To Dye For: How Toxic Fashion Is Making Us Sick — and How We Can Fight Back
- By Alden Wicker
- G.P. Putnam’s Sons
- 304 pp.
- Reviewed by Yelizaveta P. Renfro
- July 20, 2023
Exposing the unhealthy truth behind the clothes we wear.
Alden Wicker’s To Dye For is an eye-opening exposé that reveals how our clothing — full of toxins most of us never heard of — may be responsible for a host of medical issues, including cancer, autoimmune diseases, and infertility, among others.
Investigating an industry that is largely unregulated and that is not required to provide ingredient lists (as do foods and beauty products), Wicker creates an engaging and readable account despite the complexity of the subject matter. (A glossary of chemical terms is included.) The average person, she writes, feels “incredulous and confused” upon being told that “each sweater, pair of jeans, socks, or underwear they buy has dozens of different invisible manmade petrochemicals resting quietly on its surface.”
A common reaction is to think, “Chemistry? From fossil fuels? On this cotton T-shirt? Can’t be!” Wicker is here to tell us that it can be, and is. “Chemistry is fashion,” she writes. “Fashion is chemistry.”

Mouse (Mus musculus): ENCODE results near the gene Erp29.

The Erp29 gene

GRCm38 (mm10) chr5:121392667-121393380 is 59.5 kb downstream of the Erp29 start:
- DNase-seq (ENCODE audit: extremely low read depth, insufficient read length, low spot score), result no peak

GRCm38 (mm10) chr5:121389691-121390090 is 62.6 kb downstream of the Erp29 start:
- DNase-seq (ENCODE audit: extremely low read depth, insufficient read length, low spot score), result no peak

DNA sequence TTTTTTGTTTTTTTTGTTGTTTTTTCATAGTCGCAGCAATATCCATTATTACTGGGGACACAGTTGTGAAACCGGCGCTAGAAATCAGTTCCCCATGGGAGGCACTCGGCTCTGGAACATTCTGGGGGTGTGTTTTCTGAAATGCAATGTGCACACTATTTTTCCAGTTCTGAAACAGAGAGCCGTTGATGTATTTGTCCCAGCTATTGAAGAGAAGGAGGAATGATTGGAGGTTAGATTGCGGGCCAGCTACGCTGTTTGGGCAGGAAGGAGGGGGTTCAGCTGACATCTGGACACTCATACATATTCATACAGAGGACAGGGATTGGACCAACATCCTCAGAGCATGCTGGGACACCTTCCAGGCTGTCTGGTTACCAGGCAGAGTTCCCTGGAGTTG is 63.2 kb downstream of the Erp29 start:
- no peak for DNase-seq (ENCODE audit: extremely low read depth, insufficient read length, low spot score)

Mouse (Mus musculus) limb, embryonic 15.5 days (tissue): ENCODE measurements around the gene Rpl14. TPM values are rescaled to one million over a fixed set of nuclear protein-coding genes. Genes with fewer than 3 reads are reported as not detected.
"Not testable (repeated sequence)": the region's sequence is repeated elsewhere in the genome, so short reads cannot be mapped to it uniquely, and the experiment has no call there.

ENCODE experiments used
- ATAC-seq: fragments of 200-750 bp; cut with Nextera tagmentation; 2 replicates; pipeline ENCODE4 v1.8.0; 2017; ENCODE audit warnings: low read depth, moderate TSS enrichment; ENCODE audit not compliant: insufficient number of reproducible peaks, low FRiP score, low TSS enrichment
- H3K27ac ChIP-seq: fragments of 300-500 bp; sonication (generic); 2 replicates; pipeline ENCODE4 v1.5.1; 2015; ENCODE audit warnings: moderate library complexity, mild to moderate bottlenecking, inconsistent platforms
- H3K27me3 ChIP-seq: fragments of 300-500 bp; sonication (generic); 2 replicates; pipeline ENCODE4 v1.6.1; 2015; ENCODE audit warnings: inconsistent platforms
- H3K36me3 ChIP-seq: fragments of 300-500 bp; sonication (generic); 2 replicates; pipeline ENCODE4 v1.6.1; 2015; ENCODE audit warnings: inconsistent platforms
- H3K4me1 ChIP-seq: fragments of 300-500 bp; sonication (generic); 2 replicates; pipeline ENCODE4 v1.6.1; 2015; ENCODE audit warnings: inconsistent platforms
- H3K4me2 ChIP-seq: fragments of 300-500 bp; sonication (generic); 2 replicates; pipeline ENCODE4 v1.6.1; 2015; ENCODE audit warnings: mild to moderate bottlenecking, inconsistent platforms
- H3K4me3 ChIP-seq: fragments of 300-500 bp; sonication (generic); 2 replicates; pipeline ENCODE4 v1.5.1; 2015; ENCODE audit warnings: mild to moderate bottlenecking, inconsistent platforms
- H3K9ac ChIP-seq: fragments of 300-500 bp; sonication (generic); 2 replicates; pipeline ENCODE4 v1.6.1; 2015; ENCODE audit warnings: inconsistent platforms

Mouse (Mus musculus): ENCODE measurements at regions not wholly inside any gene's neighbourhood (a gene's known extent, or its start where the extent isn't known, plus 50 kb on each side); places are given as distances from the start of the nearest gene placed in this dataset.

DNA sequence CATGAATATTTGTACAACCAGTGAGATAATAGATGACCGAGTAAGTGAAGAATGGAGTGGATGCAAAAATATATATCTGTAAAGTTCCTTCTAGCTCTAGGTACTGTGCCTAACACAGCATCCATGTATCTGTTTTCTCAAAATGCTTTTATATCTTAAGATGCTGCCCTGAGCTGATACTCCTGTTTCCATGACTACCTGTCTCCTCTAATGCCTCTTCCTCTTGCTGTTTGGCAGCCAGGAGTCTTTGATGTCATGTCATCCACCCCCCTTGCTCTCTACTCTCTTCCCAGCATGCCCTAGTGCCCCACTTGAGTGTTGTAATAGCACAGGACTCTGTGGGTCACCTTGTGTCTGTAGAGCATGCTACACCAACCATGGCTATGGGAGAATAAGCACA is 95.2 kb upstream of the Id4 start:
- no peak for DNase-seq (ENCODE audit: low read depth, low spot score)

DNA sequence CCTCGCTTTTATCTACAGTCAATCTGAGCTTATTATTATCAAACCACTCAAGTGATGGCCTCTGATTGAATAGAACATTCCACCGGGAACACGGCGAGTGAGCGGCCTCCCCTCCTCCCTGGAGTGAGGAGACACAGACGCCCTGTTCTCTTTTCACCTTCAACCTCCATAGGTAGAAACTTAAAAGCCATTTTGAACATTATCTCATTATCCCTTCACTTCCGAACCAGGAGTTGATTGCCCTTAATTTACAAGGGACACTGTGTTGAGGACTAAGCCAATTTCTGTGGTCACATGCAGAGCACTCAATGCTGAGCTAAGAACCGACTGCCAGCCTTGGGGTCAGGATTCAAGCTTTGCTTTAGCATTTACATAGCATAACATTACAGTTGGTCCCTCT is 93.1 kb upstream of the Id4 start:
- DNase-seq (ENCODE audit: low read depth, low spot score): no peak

The book begins with Wicker, an investigative journalist who specializes in sustainable fashion, being contacted in 2019 about flight attendants who claimed their uniforms were making them sick. The original claims dated back to 2011, when hundreds of Alaska Airlines flight attendants became ill after receiving new uniforms. Over the course of a decade, thousands of flight attendants from three other major airlines “developed rashes, breathing problems, thyroid disease, hair loss, extreme fatigue, and a whole host of debilitating health issues that, in some cases, ruined their lives. And it was all from wearing toxic uniforms.”
Wicker started digging and learned that when the union that represents Alaska Airlines had the uniforms tested, 97 chemical compounds were found, including lead, arsenic, certain restricted disperse dyes known to cause allergic reactions, dimethyl fumarate (an antifungal banned in the European Union), and hexavalent chromium (a carcinogenic heavy metal). Because amounts were below “typical levels that would cause irritation,” nothing was wrong according to the textile industry, which does not take into account any “additive effect.” Since there was no “smoking gun” — no single chemical that was responsible — the airlines were largely unresponsive to complaints, instead blaming the problems on certain employees’ “individual sensitivity.”
After interviewing a number of flight attendants, Wicker started to wonder if their sensitivities to clothing were isolated to their profession or whether they were “just the proverbial canaries in the coal mine” that pointed to a larger problem. She writes: